In this negative feedback example, PRL (Prolactin), a hormone that stimulates mammary glands for breast feeding is produced in the anterior pituitary. When the levels of PRL are adequate, PIF (Prolactin Inhibiting Factor) is secreted to reduce PRL production and (PRF) Prolactin Releasing Factor is inhibited.
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3. Variations of the pattern

Growth hormone (GH)
When sufficient levels of GH are achieved:
1. Tissues are directly stimulated by the hormone (eg epithelia)
2. The liver produces somatomedins that in turn stimulates growth in tissues (eg bones)

The levels of somatomedins inhibit GH-RH (growth hormone-releasing hormone) and stimulate GH-IH (growth hormone inhibiting hormone)
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The Posterior Lobe of the Pituitary Gland (neurohypophysis )

Contains unmyelinated axons of hypothalamic neurons

Supraoptic and paraventricular nuclei manufacture:

•Antidiuretic hormone (ADH)

kidneys: reabsorption of water to increase blood volume and pressure

•Oxytocin (OXT):

(f) uterus and mammary glands - labor contractions and milk ejection

(m) prostate gland - contractions of ductus deferens and prostate gland

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Pineal Gland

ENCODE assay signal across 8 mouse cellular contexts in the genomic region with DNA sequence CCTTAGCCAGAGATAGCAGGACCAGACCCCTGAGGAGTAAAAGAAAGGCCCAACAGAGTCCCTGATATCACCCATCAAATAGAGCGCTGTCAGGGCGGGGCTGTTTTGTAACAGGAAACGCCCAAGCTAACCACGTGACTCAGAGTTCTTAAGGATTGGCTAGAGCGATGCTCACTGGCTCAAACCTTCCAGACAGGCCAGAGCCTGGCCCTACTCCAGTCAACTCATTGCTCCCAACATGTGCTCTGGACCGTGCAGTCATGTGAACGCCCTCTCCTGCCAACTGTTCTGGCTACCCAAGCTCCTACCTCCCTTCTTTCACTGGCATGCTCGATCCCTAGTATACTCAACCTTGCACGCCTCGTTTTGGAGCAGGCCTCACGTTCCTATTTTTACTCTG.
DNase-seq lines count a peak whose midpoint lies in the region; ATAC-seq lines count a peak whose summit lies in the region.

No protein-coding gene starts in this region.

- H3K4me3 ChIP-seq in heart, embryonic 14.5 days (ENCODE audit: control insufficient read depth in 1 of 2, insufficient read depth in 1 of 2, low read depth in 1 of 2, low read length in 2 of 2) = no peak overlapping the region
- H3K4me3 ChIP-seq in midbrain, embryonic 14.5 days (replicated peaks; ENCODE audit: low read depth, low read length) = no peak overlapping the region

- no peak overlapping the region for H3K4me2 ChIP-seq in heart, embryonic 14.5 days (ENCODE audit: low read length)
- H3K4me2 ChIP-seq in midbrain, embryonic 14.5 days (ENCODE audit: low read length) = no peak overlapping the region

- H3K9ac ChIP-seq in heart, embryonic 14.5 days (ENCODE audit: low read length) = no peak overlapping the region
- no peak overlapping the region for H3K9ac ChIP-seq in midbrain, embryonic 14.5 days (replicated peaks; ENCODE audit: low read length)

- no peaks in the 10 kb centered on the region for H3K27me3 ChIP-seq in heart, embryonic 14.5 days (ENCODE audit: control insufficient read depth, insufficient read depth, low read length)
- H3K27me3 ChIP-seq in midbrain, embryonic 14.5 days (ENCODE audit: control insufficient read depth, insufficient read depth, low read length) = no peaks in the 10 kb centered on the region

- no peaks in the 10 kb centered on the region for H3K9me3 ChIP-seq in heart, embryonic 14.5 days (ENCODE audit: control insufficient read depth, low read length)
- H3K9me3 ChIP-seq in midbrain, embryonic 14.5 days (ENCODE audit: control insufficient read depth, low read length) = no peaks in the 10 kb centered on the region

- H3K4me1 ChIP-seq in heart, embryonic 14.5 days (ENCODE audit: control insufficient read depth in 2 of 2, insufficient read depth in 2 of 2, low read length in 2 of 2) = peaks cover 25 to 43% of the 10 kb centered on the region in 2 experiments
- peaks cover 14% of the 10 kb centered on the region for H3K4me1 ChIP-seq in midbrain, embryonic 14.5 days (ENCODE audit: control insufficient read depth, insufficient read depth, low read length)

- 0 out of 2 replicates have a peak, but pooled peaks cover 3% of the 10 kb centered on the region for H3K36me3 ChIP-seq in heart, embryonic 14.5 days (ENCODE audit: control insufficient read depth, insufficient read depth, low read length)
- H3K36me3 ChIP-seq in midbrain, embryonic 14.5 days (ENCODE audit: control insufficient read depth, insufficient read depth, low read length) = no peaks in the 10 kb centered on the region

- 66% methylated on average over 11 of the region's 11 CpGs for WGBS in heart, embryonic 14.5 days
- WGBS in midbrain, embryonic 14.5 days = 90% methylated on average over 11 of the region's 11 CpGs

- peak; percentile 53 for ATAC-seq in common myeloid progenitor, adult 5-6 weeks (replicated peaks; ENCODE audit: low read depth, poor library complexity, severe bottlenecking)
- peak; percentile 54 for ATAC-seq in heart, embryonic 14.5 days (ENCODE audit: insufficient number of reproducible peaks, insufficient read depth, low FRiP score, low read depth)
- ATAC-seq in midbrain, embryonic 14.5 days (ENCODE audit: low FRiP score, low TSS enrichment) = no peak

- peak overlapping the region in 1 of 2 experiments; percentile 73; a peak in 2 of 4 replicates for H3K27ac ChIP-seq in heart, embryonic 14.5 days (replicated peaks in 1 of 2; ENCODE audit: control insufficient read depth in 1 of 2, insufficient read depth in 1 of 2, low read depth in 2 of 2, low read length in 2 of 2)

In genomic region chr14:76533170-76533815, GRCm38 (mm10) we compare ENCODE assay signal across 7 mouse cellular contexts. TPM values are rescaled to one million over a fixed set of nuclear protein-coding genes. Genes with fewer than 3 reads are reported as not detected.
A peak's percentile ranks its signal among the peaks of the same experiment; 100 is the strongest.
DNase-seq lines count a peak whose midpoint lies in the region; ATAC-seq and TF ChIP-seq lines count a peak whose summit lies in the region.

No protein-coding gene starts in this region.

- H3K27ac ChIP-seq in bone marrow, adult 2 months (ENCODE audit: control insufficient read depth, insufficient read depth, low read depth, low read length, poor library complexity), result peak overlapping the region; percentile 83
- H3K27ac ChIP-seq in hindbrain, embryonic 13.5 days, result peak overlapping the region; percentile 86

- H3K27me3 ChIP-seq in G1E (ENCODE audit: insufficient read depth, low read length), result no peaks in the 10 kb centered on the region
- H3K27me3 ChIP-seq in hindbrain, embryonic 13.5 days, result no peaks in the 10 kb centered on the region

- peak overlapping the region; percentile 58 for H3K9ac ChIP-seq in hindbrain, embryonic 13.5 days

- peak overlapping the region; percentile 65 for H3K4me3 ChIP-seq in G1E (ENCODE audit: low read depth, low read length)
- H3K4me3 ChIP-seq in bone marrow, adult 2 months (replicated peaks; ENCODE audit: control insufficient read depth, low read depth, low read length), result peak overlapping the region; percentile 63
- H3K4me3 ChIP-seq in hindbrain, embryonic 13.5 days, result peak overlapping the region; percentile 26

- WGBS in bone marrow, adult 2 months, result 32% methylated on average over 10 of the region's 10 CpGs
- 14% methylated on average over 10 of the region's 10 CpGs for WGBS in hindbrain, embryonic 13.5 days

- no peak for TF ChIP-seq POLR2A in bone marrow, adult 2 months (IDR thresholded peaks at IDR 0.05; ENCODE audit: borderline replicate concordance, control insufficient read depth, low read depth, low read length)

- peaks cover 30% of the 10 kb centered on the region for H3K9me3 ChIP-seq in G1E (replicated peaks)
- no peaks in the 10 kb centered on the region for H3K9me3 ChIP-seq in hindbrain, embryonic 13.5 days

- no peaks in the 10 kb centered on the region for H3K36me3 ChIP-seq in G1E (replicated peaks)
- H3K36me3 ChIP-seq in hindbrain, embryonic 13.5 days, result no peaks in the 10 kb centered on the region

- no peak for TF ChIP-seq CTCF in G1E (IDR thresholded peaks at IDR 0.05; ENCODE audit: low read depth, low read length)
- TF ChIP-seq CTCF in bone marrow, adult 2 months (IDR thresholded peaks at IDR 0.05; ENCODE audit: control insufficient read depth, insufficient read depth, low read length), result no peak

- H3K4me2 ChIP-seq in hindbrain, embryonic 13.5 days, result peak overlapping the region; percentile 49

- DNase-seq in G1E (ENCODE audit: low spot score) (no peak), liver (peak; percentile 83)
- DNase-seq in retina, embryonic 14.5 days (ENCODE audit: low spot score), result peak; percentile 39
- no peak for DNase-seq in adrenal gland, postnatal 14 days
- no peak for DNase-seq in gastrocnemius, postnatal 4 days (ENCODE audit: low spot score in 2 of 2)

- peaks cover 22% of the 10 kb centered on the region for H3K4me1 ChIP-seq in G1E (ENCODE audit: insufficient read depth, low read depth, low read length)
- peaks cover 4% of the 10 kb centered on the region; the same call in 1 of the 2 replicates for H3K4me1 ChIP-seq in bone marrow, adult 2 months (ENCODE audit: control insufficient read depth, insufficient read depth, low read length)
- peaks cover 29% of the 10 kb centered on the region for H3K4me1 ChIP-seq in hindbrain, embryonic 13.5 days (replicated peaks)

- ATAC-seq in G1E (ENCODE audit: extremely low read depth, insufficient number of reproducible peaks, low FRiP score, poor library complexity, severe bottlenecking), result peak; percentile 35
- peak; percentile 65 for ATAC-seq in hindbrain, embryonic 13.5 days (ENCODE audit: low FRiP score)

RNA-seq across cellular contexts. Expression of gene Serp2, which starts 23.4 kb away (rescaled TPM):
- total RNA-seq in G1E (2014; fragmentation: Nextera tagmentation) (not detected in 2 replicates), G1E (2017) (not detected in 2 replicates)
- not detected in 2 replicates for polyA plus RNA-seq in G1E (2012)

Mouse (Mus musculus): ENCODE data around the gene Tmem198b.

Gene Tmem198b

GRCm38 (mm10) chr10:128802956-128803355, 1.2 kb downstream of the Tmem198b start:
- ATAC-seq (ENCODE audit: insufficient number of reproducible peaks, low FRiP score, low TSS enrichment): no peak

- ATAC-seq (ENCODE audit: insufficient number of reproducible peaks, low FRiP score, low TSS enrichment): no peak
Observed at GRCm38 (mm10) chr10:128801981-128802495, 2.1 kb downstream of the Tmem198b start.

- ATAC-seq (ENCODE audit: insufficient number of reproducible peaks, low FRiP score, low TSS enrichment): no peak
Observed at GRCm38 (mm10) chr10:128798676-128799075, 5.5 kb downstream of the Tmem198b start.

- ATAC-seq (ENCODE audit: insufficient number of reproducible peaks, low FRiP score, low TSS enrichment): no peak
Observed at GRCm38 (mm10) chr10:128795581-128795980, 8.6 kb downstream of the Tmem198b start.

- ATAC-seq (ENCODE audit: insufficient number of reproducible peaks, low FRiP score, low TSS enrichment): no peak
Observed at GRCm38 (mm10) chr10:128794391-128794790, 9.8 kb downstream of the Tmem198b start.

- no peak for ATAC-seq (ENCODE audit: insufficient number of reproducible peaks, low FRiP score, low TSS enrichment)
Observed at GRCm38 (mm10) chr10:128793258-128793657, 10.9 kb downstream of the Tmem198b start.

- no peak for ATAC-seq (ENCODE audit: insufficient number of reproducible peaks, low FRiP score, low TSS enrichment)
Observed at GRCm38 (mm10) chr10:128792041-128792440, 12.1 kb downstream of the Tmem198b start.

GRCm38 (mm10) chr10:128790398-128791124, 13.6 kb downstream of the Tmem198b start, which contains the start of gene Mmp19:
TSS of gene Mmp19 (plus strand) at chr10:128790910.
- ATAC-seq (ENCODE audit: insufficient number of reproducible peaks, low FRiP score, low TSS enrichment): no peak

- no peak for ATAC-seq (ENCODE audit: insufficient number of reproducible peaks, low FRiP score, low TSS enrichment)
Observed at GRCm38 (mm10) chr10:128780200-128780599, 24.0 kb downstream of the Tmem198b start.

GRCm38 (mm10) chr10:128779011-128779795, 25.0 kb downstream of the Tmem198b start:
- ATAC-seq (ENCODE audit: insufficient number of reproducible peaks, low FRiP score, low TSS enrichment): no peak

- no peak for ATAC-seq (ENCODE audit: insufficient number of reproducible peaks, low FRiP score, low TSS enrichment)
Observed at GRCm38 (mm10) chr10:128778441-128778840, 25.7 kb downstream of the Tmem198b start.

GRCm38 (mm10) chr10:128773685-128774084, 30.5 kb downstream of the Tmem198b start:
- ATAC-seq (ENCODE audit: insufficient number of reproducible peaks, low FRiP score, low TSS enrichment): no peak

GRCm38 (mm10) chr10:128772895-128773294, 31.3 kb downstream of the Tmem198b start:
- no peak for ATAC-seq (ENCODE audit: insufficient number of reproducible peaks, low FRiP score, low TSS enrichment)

•Lies in posterior portion of roof of third ventricle

•Contains pinealocytes (cells of the pineal)

•Synthesize hormone melatonin

  1. Inhibits reproductive functions
  2. Protects against damage by free radicals
  3. Influences circadian rhythms
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Thyroid gland

Lies inferior to thyroid cartilage of larynx

Consists of two lobes connected by narrow isthmus
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Thyroid follicles

•Hollow spheres lined by cuboidal epithelium, these cells surround follicle cavity that contains viscous colloid

The follicles are surrounded by network of capillaries that:

•Deliver nutrients and regulatory hormones

•Accept secretory products and metabolic wastes

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Functions of Thyroid Hormones

•Affect most cells in body